"Airships and hybrids have still got a credibility gap to cover," he said. "Technically I think they are there now, but economically I'm not so sure."

Explore further: Maiden flight of giant helium-filled airship postponed

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Thorium Boy
4.2 / 5 (5) Aug 18, 2016
Stop wasting helium on this nonsense. Airships of this kind have never proved economical.
obloodyhell
1.7 / 5 (11) Aug 18, 2016
}}} Unlike hydrogen, the gas used in the Hindenburg, helium is not flammable.

Unlike hydrogen, helium is of limited availability, hard to obtain, and difficult to confine.

This idiocy is like Solar and Wind Power -- a boondoggle that appeals to fools and idiots too clueless to investigate the issues with them before investing.
tinitus
Aug 18, 2016
This comment has been removed by a moderator.
italba
3.5 / 5 (4) Aug 18, 2016
Maybe helium it's not so scarce... http://www.thever...l-supply

China believe in this kind of airship too, solar powered! http://www.scienc...t-a-time
Phys1
3.7 / 5 (6) Aug 18, 2016
there will be plenty of customers for Airlander—both civilian and military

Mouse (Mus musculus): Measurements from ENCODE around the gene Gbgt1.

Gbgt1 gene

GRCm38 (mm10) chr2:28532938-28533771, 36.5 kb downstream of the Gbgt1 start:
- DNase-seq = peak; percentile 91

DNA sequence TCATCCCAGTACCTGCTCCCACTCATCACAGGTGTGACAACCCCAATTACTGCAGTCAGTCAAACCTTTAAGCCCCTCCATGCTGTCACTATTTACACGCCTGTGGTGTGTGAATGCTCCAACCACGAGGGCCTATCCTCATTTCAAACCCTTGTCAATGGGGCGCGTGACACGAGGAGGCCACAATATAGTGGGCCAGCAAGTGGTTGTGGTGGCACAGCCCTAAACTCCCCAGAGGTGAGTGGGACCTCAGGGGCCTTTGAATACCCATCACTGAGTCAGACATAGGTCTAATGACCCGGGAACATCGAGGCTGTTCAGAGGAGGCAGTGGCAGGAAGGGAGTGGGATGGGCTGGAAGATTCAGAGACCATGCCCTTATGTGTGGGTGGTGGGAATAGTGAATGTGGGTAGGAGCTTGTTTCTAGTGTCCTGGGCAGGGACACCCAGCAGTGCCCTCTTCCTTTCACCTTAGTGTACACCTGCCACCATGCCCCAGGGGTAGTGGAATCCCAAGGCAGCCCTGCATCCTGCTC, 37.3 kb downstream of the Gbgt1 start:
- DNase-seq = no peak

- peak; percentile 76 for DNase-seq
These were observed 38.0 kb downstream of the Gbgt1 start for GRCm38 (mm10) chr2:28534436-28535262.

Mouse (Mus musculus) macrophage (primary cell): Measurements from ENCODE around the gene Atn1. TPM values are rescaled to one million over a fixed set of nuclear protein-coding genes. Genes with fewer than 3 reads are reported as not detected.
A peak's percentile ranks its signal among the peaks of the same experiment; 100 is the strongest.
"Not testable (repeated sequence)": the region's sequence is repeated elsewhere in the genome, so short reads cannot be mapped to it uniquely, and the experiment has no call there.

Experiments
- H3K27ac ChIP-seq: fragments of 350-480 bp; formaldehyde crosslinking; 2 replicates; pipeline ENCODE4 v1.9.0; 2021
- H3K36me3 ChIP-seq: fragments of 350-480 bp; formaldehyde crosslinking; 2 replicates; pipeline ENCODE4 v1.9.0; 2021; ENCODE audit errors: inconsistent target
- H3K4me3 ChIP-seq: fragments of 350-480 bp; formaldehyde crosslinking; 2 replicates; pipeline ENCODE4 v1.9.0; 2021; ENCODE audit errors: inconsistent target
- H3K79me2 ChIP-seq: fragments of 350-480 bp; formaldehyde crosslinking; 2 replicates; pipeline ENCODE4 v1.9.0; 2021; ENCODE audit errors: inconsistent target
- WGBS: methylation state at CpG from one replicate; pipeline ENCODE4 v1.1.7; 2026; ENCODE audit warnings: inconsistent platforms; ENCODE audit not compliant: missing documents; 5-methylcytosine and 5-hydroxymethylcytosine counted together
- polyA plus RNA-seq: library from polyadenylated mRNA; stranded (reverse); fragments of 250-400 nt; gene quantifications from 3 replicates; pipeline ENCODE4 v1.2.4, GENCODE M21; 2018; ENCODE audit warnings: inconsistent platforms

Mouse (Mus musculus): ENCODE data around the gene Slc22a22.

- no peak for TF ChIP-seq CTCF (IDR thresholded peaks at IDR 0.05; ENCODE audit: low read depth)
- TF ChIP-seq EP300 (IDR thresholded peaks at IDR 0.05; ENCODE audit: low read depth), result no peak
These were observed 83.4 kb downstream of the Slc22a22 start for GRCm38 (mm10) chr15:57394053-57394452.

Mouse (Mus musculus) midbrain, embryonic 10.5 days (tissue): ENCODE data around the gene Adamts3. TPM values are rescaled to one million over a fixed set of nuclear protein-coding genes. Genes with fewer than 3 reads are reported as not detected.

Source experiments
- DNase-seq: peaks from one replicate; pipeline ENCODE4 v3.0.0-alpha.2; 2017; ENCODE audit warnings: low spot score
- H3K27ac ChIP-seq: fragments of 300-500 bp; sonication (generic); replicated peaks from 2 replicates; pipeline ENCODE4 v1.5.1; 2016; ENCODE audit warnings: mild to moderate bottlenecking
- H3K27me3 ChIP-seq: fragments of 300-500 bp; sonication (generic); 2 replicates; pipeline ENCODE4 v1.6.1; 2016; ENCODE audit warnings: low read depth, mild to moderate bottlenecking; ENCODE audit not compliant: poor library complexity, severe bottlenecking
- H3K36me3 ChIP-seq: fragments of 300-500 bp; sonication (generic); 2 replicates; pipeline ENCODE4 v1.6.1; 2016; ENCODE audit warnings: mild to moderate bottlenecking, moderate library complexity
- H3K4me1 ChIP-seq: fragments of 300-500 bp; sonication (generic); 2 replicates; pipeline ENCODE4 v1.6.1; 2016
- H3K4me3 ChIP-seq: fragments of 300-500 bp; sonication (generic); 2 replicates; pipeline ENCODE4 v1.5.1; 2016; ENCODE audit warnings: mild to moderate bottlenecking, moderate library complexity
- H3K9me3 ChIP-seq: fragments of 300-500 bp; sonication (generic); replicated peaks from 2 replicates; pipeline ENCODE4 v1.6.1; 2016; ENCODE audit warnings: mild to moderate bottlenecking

No idea is sufficiently nonsensical today, once it can draw some money, the money of tax payers the more.

That is what you are betting on when you push shady investment schemes on physorg.
Phys1
5 / 5 (3) Aug 18, 2016
Here is the story of the 1930 disaster:
https://en.wikipe...iki/R101
krundoloss
4 / 5 (3) Aug 18, 2016
If they can be made safe, blimps or airships seem like a nice way to travel. The ability to hold so many people or large cargo, it could be useful in different scenarios. I like that a properly designed blimp *should* be very safe, since you are relying only on buoyancy and not force-induced lift. Just imagine if one was built, similar to a cruise ship, that floated around in scenic places and was meant more for the person that wanted to enjoy the views, not just reach a destination. It has its charms for sure.